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והצרוע אשר בו הנגע בגדיו יהיו פרמים וראשו יהיה פרוע ועל שפם יעתה וטמא טמא יקרא

And the person with tzaraas in whom there is the affliction, his garments shall be rent, the hair of his head shall be unshorn, and he shall cloak himself up to his lips; he is to call out, “Contaminated, contaminated!” (13:45)

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The Yalkut Shemoni explains that the metzora calls out to others: “Tamei, impure! Tamei, impure!” so that his pain will be publicized to others. Thus, they will daven for his cure. Horav Yitzchak Zilberstein, Shlita, says that having other Jews daven for their friend in need is not simply a laudable practice, but the designated purpose in Creation. He quotes the Abarbanel who explains why the Torah commences its introduction to the Creation of the world in the third person (Bereishis bara Elokim; In the beginning of G-d’s creation…), rather than Hashem speaking in first person (Ani barasi, I created…). This is so that human beings will glean the critical importance of humility. A person should never think, “It is all about me.” One should live a life of sharing with others, caring about others, doing for others. Life is a partnership, a coalescence of people working with one another for one another. We find that Hashem Yisborach “consulted” with the Heavenly Angels prior to creating Adam HaRishon, Primordial Man. This is recorded in the Torah: Naaseh Adam, “Let ‘us’ make man” (Bereishis 1:26).

Despite what the heretics might say in support of their heresy (“us” implies that Hashem required/had assistance, when this is certainly untrue) the Almighty countered that the heretics will preach heresy. Regardless of the venue/audience, the lack of integrity notwithstanding, they will do theirs. The people who read the account of Creation will become acutely aware that the Gadol, Great One, leader, manager, boss, one in charge, should always be willing to take/accept counsel from the smaller, younger, less-experienced novice. It is all about humility, and learning to share and care with/about others. This is the underlying motif/intention of V’ahavta l’reicha kamocha, “Love your fellow as (you love) yourself.”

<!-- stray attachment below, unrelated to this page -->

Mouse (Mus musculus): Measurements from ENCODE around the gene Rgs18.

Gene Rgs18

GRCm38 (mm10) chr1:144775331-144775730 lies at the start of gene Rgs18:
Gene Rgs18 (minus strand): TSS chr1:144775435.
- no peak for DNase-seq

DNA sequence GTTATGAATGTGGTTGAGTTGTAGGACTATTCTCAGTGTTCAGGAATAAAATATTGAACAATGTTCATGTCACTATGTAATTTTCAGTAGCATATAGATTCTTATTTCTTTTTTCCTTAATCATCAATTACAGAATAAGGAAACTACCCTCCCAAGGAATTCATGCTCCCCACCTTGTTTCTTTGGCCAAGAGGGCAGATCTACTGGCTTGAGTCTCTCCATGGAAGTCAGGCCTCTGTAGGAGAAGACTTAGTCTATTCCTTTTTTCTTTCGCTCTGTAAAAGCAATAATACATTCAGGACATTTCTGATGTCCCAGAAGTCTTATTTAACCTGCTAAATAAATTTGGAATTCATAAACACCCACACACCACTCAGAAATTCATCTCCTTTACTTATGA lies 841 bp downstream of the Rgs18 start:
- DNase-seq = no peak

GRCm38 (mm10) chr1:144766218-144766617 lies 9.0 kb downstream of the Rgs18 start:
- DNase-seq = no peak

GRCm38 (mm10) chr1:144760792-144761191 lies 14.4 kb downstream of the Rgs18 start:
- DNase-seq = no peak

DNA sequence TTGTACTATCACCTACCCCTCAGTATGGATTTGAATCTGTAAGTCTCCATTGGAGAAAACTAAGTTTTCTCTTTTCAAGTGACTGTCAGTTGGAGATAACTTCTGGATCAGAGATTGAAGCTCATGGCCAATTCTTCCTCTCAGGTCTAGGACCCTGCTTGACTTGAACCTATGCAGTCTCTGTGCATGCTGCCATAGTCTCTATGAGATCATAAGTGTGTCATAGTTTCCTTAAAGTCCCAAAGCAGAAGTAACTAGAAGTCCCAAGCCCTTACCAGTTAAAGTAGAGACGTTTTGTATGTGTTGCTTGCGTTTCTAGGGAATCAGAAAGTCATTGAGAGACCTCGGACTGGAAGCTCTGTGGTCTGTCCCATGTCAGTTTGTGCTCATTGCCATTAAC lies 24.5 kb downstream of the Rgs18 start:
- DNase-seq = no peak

Rav Zilberstein suggests that this idea is supported by the fact that all of us are not created equal: some are wealthy, some are not; some are brilliant, some are not; some are in good health, some are not. The list of disparities goes on. The purpose is so that we should be aware and reiterate in our minds that our life’s focus should not be directed on ourselves, but on others. We should think of others: What does my fellow need? How can I help? What can I do? To paraphrase the immortal words of Horav Chaim Volozhiner, zl (preface to Nefesh HaChaim), “Man is created l’ho’il l’acharinei, to assist others.”

One of the most satisfying feelings in life is the act of giving. It creates a positive energy that seems to gravitate to others. Giving and helping are so meaningful, so special, especially in the manner that they influence others to follow suit. I think that we can take this one step further. There are individuals who give, and there are individuals who are giving persons. One who gives does not necessarily give of himself/herself. They give something which usually belongs to them. A giving person shares himself with the beneficiary. I recently saw a quote (anonymous attribution), “Life is not (only) about making others happy. Life is about sharing your happiness with others.” In other words: I will be happy to give, to contribute, to assist, but what is mine is mine. I enjoy seeing that you are happy, and I am happy that in some measure I have played a role in facilitating your happiness, but my happiness is my happiness. I give – I do not necessarily want to open up my personal celebrations to others. That is the difference between one who gives and one who is a giving person. When one gives, he still remains distinct, even distant from the beneficiary. When one is a giving person, he bonds and builds a unified relationship with the beneficiary.

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